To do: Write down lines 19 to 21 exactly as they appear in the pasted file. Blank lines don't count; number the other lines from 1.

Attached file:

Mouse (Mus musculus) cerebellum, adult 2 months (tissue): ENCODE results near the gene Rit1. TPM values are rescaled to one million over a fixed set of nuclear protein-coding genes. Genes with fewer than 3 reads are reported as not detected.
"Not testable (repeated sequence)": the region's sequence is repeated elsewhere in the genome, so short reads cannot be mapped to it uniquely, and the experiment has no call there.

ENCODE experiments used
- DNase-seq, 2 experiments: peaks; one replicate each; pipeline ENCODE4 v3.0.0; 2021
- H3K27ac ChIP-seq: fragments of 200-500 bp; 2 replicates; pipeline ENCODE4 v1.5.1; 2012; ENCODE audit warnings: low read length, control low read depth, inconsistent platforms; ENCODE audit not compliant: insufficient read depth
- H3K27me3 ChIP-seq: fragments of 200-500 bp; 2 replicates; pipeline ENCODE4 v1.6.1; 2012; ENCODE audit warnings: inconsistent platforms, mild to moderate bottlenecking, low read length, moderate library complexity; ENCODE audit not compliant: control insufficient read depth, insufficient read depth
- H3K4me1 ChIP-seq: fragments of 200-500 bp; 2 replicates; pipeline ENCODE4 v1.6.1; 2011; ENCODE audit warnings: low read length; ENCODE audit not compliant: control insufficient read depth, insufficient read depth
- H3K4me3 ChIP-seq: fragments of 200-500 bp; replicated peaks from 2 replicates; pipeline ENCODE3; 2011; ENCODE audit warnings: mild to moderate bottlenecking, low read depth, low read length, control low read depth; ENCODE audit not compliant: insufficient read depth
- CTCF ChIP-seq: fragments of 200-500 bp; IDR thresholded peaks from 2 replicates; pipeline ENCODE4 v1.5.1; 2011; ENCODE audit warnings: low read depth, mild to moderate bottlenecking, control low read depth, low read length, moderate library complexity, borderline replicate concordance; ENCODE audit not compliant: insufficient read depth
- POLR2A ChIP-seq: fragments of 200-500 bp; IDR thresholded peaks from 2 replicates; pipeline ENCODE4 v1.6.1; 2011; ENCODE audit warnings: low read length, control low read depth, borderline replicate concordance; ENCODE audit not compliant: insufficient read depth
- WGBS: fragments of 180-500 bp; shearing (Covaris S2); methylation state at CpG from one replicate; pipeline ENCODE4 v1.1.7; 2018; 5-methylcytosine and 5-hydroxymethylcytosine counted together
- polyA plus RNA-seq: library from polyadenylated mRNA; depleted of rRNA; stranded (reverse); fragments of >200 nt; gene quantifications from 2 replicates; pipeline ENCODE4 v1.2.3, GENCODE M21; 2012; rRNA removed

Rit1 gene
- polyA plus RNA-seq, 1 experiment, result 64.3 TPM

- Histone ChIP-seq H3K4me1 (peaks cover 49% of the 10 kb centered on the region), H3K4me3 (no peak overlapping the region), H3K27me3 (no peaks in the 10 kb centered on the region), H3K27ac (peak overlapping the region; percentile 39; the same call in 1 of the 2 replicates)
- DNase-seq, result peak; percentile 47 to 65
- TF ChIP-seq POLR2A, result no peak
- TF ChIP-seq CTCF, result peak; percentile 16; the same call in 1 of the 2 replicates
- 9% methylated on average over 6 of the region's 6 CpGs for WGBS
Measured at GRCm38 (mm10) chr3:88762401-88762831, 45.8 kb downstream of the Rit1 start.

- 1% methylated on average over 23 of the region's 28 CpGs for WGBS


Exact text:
- 9% methylated on average over 6 of the region's 6 CpGs for WGBS
Measured at GRCm38 (mm10) chr3:88762401-88762831, 45.8 kb downstream of the Rit1 start.

- 1% methylated on average over 23 of the region's 28 CpGs for WGBS